It Came Upon a Midnight Clear
This history behind the hymn was written by Bill Dagle
Edmund Sears was born on April 6, 1810, in Sandisfield, Massachusetts. In the next 66 years, he would graduate from Union College in Schenectady, New York, receive a doctor’s degree from Harvard and pastor three small churches in Wayland, Lancaster and Weston, Massachusetts. He died in 1876 and would have been forgotten by most except for one little detail.
In 1846, he penned a Christmas poem, entitled Peace on Earth, and put it in his desk because of the non-acceptance of a previous Christmas hymn he had written entitled Calm on the Listening Ears of Night in 1834. Peace on Earth would stay in his desk for the next three years, but God had a plan. The country preacher was destined to be remembered for that poem.
Pastor Sears could have served the metropolitan pulpits of Boston, but he had grown up in the Berkshire Hills and loved the small town way of life. The country setting and changing seasons gave writing inspiration from long summer days to cold winter nights.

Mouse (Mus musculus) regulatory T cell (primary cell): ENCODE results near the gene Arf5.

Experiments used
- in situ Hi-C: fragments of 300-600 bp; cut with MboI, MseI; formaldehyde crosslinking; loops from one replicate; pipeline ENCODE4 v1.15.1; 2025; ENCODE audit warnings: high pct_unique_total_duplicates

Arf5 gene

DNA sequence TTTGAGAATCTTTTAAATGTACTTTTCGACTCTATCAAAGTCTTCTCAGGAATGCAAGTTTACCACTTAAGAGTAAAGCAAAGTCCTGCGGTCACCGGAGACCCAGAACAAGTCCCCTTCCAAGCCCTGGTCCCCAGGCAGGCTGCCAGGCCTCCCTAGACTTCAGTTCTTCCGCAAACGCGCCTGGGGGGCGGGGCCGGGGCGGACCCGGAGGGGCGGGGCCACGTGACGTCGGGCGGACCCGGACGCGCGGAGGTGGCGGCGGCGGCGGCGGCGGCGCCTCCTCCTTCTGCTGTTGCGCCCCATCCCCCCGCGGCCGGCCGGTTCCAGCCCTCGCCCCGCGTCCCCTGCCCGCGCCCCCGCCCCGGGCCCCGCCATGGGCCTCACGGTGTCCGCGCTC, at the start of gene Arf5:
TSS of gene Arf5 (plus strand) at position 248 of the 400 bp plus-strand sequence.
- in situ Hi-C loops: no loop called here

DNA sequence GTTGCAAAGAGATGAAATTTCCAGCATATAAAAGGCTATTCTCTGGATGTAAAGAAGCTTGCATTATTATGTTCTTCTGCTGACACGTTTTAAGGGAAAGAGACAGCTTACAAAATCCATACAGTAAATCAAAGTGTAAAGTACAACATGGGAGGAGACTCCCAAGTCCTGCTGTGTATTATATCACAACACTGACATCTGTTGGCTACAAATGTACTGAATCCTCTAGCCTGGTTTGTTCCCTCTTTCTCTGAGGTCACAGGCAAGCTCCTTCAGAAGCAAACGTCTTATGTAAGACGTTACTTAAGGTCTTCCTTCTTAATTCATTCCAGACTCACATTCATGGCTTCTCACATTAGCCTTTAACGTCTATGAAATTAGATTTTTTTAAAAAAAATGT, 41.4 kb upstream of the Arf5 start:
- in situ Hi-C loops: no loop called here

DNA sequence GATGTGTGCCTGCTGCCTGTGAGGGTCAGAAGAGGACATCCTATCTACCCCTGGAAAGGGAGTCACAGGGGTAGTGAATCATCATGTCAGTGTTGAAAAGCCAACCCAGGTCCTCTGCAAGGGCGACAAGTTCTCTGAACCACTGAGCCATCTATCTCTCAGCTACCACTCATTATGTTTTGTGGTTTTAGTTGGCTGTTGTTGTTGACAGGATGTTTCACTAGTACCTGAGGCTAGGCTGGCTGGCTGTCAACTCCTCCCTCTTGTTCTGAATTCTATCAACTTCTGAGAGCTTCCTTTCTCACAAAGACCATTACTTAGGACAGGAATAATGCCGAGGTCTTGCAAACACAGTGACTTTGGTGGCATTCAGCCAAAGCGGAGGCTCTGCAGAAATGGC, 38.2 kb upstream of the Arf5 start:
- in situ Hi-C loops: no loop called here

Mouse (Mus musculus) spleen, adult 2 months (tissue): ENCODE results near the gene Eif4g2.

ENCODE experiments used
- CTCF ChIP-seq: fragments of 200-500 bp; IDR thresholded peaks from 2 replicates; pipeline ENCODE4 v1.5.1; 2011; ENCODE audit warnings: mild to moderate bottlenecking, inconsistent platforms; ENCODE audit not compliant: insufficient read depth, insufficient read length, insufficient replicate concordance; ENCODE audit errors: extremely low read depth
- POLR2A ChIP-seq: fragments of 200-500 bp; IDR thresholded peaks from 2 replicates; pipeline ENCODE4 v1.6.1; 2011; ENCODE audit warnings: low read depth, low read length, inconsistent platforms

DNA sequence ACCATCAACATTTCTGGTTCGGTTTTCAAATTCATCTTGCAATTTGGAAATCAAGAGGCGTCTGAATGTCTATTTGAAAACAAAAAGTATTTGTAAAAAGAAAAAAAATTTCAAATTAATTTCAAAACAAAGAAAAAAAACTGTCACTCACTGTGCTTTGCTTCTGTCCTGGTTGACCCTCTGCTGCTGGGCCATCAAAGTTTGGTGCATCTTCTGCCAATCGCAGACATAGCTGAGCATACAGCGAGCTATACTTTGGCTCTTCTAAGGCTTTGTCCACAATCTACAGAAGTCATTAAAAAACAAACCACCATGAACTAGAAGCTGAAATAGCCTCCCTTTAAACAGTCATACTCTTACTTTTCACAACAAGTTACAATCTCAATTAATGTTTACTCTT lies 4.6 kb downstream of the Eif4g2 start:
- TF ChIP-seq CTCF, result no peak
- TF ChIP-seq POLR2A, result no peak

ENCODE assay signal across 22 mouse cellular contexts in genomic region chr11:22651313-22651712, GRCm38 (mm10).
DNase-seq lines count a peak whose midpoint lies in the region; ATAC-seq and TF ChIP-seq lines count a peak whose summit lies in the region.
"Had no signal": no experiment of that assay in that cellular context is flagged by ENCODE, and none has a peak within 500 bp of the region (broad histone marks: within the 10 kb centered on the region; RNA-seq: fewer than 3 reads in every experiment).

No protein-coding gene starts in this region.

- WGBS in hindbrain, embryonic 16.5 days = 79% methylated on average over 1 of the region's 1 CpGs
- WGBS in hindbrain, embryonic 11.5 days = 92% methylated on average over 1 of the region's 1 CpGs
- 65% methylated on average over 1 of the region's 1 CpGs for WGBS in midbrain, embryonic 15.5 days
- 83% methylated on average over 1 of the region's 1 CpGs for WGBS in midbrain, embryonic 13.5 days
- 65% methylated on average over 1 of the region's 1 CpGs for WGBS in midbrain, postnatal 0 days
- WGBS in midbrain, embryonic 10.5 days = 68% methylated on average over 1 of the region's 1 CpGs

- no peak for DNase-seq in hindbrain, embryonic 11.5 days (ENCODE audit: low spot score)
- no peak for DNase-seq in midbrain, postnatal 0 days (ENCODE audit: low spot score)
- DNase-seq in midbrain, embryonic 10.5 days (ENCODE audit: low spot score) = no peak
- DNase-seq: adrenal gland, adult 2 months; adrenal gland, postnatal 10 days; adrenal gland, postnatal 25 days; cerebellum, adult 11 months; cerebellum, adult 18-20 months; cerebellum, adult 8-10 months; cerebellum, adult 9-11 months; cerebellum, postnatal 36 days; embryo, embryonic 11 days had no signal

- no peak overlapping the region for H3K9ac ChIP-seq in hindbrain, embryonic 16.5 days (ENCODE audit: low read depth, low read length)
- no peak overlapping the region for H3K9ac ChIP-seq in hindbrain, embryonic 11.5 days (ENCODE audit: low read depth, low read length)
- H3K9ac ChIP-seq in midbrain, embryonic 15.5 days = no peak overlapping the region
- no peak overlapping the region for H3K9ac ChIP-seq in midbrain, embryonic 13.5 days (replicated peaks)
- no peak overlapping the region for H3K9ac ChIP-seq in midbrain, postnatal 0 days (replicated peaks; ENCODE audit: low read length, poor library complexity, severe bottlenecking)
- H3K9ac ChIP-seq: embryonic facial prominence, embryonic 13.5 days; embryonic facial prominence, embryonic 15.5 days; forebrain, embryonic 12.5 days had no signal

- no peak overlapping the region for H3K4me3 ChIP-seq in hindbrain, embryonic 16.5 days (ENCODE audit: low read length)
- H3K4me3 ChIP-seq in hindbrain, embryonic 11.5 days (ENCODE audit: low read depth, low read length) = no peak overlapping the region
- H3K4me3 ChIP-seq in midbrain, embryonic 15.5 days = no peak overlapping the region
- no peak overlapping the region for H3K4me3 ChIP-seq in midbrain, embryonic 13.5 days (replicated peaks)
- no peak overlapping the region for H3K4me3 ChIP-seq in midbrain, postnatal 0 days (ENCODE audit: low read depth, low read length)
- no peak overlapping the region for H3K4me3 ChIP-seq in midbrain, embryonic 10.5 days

Could it be that on one of those cold New England nights, looking through a frost ladden window, he saw with his mind’s eye a scene of long ago—the coming of the angels to a Judean hillside, the shepherds struck with fear and the message from Heaven’s all-gracious King, “Peace on earth, good will to men”? Together, all of this would give birth to the poem, Peace on Earth.
Time and dust would have swallowed Pastor Sears’ poem; but in 1849, he sent Peace on Earth to the publisher of Boston’s Christian Register. A year went by until finally, for Christmas of 1850, the poem was put in print for all to see. It would be Richard Willis, a graduate of Yale and music critic for the New York Tribune, who would give flight to the words by adding music. Years later, Oliver Wendell Holmes declared the new hymn as “one of the finest and most beautiful ever written.”
The hymn is still as beautiful as ever, and the message all the more needed. Today, we sing Edmund Sears’ Christmas poem of peace under the title of It Came Upon the Midnight Clear.